Yann Bezin, Head of Research – Institute of Railway Research | University of Huddersfield
Designing future turnouts – where research capabilities meet industry needs
Railway switches and crossings (S&C) are the most costly items for railway infrastructure managers. In the UK over 20% of the planned maintenance and renewal budget for 201419 is taken by S&C despite the fact that they only represent a small proportion of the network in terms of kminstallation. They are complicated and expensive assets, representing a bottle neck with potential for costly traffic disruptions while attracting a large proportion of the networks failures (e.g. Point Operating Equipment POE related).
Recent European projects (e.g. Innotrack, Sustrail, Drail, Capacity4Rail) and the new H2020/Shift2Rail opportunities for funding are enabling industry and research institutes to work together with infrastructure managers and suppliers to help rethink and redesign a technology which in some aspects remains truly embedded in the middle of last century. What was then a satisfactory design is now being proven beyond its intended design capacity, with ever increasing loads, traffic speed and frequency; while at the same time the window for maintenance and intervention is being drastically narrowed.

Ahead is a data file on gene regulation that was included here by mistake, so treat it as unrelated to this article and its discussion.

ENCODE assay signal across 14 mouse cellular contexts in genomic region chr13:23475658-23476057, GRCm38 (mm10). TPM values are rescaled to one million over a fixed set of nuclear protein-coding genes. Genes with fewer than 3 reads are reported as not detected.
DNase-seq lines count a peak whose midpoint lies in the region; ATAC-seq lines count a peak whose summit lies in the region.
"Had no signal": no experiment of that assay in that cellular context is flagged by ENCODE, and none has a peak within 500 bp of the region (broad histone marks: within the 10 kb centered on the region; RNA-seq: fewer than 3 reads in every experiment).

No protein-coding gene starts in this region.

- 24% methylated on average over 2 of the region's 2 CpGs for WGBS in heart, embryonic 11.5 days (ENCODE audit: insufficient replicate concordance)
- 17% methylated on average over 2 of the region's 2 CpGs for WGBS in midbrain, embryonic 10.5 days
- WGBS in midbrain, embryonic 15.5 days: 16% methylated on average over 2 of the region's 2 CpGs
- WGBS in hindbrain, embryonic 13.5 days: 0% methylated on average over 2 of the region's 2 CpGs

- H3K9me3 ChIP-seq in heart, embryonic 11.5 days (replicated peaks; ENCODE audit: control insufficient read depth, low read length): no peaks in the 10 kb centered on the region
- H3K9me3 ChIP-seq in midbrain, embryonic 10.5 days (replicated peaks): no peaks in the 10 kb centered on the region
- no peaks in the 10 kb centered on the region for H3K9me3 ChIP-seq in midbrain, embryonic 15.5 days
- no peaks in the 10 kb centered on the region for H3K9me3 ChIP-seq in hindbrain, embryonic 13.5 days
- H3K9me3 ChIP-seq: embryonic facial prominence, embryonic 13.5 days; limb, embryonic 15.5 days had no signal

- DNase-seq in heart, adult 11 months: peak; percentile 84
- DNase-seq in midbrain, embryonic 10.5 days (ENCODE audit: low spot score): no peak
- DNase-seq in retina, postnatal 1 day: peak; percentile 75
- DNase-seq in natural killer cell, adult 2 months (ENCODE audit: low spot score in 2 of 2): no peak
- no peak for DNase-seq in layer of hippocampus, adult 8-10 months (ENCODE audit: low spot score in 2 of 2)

One fundamental aspect emerging from these previous research programmes is that a lot of the observed failures surrounding S&C have their root cause explained by the discontinuities experienced by the vehicle at S&C. The nature of these is related to the varying geometrical interface between the vehicle wheels and the guiding rails (e.g. load transfer between stock and switch rails), as well as the uneven vertical support offered to the vehicle through the S&C (e.g. uneven loading of long bearers, increased bending stiffness of cast crossings).
A large number of reliability issues find their source in the physical vibrations and dynamically amplified loads occurring because of these two facts, this includes some of the gradual deterioration experienced by POE. Research institutes, including the Institute of Railway Research at the University of Huddersfield, have helped develop advanced simulation tools capable of confidently predicting these phenomena and assess contributory factors to degradation modes as well as iteratively work on remedial actions. These might either be small step changes to existing designs or they might be radical concept changes, covering short, medium and long term vision for 2050 railways in Europe.
The author will summarise some of the outcome of recent EU projects, give examples of were simulation technology might be used to assess future improvements and radical changes, as well as opportunities for validating these and other wheelrail interface research projects using advanced testing techniques.